Serbia's Economy Falters, but Not from Sanctions but Embargoes Have Boosted the Fortunes of Black-Marketeers; Gas Is Still Easy to Come by. AFTER A YEAR OF UN CURBS

Article excerpt

ONE year after United Nations sanctions were imposed on Serbia and Montenegro, gasoline and other proscribed foreign items remain plentiful - gas, for instance, is easily obtained for about $4.50 a gallon from the country's many black-marketeers.

Such abundance raises questions about the effectiveness of the sanctions, which include petroleum and trade embargoes aimed at punishing the rump Yugoslav union for its sponsorship of the Bosnian Serb division of neighboring Bosnia-Herzegovina.

But even amid such plenty, only a shrinking minority of the country's 10.5 million people can afford the prices of smuggled goods or the much lower costs of many domestic products, including basic commodities, because of hyper-inflation.

The price surges - more than 280,000 percent since May 1992 - are just one indication that what was the most affluent country in the former communist world is in the throes of total economic collapse.

Other signs include:

* About 2.6 million people, out of a work force of 3.4 million, are unemployed or on "forced vacation" from factories and companies idled by sanctions.

* The average monthly in-come has fallen to $25.

* Production dropped 40 percent over the past year.

* Shortages of many essential commodities are common.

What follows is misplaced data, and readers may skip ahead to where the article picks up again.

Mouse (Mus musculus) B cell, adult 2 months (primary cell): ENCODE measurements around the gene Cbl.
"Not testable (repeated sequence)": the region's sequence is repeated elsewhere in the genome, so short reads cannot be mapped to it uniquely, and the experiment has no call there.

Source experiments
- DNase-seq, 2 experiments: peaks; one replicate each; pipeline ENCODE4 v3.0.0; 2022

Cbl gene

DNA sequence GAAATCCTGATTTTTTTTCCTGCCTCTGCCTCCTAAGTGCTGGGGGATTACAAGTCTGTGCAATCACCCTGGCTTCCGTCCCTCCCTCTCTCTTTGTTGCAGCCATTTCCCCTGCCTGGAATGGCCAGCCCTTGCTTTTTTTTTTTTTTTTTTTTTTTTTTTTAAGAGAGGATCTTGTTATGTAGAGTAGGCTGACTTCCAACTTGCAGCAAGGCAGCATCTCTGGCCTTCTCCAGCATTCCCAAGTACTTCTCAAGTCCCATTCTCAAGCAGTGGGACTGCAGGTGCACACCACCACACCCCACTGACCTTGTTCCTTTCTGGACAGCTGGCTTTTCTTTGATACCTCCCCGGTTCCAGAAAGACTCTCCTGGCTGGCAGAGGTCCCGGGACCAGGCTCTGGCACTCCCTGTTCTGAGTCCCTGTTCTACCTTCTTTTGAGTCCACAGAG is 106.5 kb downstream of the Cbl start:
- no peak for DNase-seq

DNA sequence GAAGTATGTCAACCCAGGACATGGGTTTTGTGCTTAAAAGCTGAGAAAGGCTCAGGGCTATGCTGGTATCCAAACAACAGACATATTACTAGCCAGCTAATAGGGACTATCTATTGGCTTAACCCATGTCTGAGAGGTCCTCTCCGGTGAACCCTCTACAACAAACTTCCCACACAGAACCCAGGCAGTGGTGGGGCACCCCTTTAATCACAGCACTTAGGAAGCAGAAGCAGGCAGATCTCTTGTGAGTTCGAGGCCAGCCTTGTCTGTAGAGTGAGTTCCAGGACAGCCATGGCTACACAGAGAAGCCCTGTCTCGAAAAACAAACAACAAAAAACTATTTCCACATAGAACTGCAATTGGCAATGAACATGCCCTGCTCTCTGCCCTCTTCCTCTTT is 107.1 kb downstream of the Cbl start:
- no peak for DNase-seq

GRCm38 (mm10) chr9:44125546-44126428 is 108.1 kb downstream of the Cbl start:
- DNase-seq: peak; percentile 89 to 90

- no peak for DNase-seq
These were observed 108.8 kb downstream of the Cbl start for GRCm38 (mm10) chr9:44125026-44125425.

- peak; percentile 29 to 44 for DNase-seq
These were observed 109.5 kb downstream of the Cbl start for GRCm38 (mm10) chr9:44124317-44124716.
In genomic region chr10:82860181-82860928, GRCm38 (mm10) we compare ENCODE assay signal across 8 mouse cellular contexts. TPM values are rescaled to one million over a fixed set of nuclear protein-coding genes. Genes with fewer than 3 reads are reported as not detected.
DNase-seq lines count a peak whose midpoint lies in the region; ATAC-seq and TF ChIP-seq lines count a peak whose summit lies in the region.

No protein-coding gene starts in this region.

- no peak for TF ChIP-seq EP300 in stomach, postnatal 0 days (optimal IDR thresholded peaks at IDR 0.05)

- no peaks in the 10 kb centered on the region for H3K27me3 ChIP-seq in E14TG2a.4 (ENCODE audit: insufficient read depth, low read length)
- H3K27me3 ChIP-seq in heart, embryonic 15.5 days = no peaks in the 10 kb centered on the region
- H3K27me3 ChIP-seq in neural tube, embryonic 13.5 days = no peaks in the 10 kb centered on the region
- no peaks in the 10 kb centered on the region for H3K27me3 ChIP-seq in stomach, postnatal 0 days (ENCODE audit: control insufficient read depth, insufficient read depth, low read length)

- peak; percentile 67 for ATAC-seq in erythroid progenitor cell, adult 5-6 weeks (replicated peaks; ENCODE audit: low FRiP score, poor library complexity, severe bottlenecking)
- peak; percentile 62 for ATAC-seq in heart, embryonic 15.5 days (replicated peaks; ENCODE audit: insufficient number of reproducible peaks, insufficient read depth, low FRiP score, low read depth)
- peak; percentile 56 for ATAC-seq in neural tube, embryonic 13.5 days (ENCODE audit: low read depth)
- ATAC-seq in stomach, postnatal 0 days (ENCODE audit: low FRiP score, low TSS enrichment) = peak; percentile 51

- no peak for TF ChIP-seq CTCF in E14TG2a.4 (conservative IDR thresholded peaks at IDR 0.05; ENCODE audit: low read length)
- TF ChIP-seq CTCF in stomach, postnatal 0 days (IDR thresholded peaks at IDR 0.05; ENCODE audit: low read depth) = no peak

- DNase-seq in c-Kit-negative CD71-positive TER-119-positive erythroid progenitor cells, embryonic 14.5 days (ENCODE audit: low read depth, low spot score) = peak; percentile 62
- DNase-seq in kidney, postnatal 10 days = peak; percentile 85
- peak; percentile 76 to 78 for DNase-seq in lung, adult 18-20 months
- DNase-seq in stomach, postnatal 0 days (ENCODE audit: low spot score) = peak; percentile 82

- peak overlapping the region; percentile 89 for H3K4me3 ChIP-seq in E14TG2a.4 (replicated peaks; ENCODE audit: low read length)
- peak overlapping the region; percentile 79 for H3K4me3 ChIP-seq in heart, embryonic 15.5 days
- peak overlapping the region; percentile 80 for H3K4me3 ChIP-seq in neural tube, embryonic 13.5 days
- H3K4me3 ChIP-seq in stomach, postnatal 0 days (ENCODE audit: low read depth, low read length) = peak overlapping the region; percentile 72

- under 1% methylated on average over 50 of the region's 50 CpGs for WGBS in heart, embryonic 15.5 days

* A leading private bank collapsed and a second was temporarily closed.

* The crime rate has soared.

* And a new 5-million dinar note has been released - weeks after the introduction of the 500,000-dinar note - amid soaring black-market rates for the deutsche mark and the US dollar.

The crisis also can be seen in the massive lines of commuters caused by cutbacks in public transportation and in the critical shortages of medicines and other items in hospitals. Chaos was inevitable

But many economists, political analysts, and Western diplomats say that such a cataclysm was inevitable without the sanctions. Efforts to apply Western-style market reforms here have failed, and with the collapse of former Yugoslavia, an unrestricted amount of dinars have been printed to pay for three wars in less than two years.

"This started in early 1989 and was merely enhanced by the sanctions," said Tomislav Popovic, the director of Belgrade's Institute of Economic Science. …


An unknown error has occurred. Please click the button below to reload the page. If the problem persists, please try again in a little while.